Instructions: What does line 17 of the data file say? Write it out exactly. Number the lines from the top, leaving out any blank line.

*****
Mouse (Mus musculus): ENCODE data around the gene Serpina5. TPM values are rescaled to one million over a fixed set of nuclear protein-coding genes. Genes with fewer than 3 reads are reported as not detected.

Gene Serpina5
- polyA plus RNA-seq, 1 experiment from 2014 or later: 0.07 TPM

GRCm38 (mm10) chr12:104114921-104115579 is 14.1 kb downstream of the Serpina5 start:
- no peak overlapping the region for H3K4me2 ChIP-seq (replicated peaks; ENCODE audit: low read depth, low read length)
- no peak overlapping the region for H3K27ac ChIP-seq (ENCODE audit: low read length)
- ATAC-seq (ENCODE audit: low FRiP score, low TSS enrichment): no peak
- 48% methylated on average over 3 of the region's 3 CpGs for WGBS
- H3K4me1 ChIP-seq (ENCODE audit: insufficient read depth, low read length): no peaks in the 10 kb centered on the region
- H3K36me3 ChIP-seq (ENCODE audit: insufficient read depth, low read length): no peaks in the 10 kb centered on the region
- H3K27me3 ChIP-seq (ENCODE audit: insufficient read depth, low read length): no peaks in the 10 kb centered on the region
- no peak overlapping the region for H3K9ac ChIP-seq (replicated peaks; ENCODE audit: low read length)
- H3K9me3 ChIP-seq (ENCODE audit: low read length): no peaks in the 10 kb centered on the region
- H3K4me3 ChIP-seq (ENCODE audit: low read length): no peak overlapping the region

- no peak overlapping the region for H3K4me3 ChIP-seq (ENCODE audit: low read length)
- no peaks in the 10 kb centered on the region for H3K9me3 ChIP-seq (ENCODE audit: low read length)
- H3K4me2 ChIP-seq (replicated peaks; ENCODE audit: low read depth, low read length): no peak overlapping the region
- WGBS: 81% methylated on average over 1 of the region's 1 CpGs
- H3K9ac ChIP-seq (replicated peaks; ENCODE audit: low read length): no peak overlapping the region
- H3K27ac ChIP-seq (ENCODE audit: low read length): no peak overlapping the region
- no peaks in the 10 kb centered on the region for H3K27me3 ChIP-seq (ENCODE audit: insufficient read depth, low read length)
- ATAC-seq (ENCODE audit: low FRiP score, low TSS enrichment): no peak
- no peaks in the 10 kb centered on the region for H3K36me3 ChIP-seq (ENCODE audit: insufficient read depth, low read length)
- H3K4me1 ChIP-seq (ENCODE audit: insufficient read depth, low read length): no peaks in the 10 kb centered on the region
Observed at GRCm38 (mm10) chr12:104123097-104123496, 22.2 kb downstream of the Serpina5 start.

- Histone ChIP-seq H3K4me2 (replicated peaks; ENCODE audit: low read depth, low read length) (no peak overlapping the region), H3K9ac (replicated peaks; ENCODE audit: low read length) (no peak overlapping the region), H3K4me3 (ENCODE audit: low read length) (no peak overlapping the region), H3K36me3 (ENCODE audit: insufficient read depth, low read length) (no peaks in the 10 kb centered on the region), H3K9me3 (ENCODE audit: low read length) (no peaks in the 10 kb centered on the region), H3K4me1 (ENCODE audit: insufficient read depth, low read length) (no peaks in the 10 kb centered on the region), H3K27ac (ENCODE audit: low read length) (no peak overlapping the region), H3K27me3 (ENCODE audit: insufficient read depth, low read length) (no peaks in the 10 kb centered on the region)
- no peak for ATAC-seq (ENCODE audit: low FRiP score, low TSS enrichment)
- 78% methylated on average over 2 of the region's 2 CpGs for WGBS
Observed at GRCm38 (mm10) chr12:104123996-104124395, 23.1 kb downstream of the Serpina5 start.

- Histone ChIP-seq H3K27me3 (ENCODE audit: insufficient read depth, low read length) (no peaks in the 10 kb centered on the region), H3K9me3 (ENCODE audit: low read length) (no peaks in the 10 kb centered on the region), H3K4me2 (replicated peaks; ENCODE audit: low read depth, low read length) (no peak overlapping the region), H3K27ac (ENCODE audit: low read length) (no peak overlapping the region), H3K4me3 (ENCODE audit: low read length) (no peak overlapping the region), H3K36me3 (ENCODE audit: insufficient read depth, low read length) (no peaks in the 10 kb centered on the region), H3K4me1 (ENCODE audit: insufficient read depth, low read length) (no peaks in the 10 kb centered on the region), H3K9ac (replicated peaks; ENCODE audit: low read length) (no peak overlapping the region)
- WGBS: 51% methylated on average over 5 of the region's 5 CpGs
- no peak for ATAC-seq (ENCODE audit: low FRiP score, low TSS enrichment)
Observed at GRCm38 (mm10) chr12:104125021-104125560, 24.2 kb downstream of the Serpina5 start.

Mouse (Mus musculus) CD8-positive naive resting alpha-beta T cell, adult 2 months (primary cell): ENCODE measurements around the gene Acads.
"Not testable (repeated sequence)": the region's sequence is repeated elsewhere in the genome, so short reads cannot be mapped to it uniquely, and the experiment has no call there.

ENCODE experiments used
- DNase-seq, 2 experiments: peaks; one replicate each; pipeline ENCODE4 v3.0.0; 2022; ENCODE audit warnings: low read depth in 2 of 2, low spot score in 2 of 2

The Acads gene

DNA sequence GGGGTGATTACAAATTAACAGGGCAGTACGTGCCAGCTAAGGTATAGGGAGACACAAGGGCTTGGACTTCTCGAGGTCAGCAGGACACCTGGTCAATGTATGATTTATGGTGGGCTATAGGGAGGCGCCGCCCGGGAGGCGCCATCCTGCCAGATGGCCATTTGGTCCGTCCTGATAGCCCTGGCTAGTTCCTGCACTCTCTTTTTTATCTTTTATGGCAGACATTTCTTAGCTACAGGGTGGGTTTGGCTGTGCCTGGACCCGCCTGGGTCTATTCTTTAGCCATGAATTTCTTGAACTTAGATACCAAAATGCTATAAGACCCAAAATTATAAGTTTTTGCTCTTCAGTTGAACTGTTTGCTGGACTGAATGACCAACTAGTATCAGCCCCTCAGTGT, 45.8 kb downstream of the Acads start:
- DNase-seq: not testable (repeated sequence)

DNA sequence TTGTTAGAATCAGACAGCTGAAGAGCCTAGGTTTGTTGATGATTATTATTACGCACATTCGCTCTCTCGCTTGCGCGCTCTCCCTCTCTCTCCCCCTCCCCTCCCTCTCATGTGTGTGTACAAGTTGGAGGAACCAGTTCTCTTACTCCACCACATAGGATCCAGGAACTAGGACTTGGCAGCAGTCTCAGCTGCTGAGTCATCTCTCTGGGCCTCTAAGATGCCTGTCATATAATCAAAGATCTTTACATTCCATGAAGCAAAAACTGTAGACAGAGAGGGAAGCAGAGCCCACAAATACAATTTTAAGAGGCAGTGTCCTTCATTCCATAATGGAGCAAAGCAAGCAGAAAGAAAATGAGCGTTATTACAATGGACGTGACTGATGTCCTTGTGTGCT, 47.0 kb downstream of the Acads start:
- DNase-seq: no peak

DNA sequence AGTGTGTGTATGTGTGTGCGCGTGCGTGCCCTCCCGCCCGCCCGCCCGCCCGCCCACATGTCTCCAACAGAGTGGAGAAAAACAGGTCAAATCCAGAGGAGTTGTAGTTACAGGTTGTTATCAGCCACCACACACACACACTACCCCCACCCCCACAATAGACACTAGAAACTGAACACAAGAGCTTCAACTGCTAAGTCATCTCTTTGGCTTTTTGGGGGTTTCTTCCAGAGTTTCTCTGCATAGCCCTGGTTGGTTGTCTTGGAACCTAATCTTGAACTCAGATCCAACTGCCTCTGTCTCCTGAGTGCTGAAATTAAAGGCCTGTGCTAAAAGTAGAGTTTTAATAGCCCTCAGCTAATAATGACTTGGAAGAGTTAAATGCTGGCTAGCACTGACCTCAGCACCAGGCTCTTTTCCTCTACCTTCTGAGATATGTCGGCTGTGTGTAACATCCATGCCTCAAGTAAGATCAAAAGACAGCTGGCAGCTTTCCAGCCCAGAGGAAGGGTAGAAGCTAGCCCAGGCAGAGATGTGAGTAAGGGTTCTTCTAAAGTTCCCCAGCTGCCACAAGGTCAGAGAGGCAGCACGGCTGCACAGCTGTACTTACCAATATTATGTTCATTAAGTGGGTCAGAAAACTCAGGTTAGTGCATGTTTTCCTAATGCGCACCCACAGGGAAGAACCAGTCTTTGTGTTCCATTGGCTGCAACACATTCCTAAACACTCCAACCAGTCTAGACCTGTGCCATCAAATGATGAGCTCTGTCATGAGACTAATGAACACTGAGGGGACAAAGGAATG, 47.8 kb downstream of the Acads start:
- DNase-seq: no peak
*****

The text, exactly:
- H3K4me2 ChIP-seq (replicated peaks; ENCODE audit: low read depth, low read length): no peak overlapping the region